The Overweening Generalist is largely about people who like to read fat, weighty "difficult" books - or thin, profound ones - and how I/They/We stand in relation to the hyper-acceleration of digital social-media-tized culture. It is not a neo-Luddite attack on digital media; it is an attempt to negotiate with it, and to subtly make claims for the role of generalist intellectual types in the scheme of things.
Friday, September 21, 2012
Promiscuous Neurotheology: Pt.4: A Line From Jesus
In John, 10:34, Jesus answered them: "Is it not written in your Law, 'I have said you are gods?'"
I'm gonna have to go with the Rabbi and married man Jesus here. Realize you are god and act accordingly.
Some may think, upon realization and a rather deep internalization of their New Identity, that this gives them carte blanche to lord it over others. But that would be a misuse of your superhero-ish newfound god status; someone once said something to the effect that godsmanship has its benefits for sure, but it also carries with it some big responsibilities. If you meet someone and they haven't yet realized they are a god or goddess, give them the benefit of the doubt: they are Holy too. They just haven't realized it yet.
J.R. "Bob" Dobbs, head of the Church of the Subgenius
When I read in their first Holy Book, "You'll pay to find out
what you think!," I was on board. If you ask me, Mitt Romney
looks WAY too much like "Bob." It's...indecent.
I do not self-identify as a Christian. If I had to identify as anything, go ahead and put me down as some variety of Discordian/Subgenius/Mystical Agnostic/Dionysian. Awe and lotsa laffs, sex and intoxication and music are strictly de rigeur in any religion or anti-religion that might have a congenital non-joiner like myself as a member.
But this passage in John has always puzzled me: why don't people talk about it more? When I first read this, on my own, as a long-haired heathen/pagan/heavy metal rock guitarist around age 19 or 20, I thought, "Whoa! Check out Jesus's ethical gambit here! The rhetoric is solid: his audience knew the scripture. Check the Law book! Look in the Torah. It's right there. 'I have said you are gods.' Now: live accordingly. Brilliant move!"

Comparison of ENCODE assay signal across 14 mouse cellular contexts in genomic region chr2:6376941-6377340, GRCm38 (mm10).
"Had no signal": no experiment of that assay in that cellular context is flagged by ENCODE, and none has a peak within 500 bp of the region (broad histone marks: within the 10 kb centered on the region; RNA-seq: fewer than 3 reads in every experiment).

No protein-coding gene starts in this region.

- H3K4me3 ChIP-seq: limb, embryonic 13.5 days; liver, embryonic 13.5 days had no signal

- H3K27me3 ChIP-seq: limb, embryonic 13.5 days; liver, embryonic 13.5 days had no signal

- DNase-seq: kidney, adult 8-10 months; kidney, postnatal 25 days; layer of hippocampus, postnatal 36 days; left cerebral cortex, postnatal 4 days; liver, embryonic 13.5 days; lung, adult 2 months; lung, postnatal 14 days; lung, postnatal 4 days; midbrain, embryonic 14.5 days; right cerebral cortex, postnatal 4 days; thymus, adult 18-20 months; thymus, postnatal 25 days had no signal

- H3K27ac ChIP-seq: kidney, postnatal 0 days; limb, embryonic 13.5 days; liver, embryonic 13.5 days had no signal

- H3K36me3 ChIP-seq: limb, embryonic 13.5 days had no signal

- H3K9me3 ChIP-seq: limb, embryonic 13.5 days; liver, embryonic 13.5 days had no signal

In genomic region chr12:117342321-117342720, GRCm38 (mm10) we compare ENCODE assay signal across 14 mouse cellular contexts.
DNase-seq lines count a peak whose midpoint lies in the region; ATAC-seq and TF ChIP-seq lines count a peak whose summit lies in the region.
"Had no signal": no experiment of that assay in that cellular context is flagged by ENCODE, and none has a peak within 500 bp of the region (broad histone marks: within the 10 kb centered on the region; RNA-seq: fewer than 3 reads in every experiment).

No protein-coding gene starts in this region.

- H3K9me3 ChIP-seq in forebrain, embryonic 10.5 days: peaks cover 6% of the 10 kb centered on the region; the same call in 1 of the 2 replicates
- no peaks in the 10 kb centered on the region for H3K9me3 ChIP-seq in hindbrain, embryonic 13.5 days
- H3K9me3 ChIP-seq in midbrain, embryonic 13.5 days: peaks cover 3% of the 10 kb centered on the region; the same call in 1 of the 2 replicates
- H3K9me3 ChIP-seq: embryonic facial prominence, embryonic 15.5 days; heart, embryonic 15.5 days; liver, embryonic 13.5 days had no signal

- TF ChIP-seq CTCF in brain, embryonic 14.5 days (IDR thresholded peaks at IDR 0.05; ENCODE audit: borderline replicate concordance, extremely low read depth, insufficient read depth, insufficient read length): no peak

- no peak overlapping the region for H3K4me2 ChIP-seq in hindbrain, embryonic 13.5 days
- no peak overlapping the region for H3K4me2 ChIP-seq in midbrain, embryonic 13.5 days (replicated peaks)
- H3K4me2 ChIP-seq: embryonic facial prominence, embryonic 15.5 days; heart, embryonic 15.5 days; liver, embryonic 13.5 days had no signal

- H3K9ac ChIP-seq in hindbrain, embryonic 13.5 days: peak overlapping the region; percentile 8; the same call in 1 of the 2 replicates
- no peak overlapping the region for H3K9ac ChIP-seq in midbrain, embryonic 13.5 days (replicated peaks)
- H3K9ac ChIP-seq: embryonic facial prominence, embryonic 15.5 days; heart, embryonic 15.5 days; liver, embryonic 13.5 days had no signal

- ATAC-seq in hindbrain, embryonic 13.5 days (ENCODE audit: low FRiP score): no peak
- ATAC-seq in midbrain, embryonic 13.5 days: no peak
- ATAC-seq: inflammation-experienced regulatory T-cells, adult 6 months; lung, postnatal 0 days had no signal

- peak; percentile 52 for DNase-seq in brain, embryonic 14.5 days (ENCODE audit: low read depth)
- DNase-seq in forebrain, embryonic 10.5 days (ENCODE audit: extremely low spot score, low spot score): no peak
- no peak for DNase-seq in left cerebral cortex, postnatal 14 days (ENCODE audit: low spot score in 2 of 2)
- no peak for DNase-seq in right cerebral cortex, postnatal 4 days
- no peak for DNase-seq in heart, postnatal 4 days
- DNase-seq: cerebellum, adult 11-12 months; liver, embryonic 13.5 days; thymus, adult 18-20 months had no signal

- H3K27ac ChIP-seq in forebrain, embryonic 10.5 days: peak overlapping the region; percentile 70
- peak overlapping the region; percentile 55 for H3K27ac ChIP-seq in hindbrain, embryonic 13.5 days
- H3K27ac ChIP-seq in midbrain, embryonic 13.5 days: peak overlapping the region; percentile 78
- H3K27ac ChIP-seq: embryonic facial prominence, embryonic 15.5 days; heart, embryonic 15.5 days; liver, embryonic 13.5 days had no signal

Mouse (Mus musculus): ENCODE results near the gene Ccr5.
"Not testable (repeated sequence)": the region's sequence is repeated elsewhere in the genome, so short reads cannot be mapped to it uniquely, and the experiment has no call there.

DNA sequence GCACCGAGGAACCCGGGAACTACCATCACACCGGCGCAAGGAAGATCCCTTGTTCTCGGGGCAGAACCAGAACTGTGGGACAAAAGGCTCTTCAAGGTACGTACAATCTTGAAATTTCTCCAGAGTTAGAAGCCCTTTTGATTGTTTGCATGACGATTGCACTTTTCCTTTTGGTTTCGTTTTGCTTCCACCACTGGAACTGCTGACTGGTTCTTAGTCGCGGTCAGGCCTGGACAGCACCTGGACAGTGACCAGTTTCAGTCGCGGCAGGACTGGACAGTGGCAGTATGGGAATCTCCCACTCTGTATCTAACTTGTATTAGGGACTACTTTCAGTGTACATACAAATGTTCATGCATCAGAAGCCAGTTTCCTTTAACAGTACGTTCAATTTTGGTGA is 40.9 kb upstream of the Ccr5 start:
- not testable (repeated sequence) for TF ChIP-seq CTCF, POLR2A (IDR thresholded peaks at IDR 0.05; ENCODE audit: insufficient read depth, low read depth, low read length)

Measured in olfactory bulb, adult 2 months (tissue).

A Disciple: Wait...where is that? I guess I skimmed past it...Can I get a page number? Jesus? Where is that...
Jesus (somewhat nervously): Somewhere near the back. But that's not the point. Believe me!
Somehow most folks seem to have not paid much attention to this bit, or they went off and interpreted it in some odd or less salutary way. And me, alienated always, just wondered why people insisted they were less than gods and goddesses. I still wonder. But I try not to think about it too much. It seems like one helluva missed opportunity. One of those bottlenecks in history. Missed it by that much, Chief.
I love this rendering of Eris, Goddess of Chaos, who bears much
responsibility for the Trojan War, and therefore The Iliad,
The Odyssey, a bunch of other books and thoughts and art, and
James Joyce'sUlysses. You don't cross Eris and get away with it.
If anyone knows who the artist is here, please write me so I can
give credit...I don't want to cause any sort of Havoc!
Sorry: No Elaboration on McCullough and Religion and Self-Control
I wanted to elaborate on my last post, and had a link in my scatterbrained files for an article that seemed to want to address the issue of religion and self-control. The title of the article was "Does Thinking About God Increase Our Self-Control?" The link was dead, with no explanation. Then I realized: it had been written by Jonah Lehrer, for Wired. I will let the sad irony play out in your own nervous system...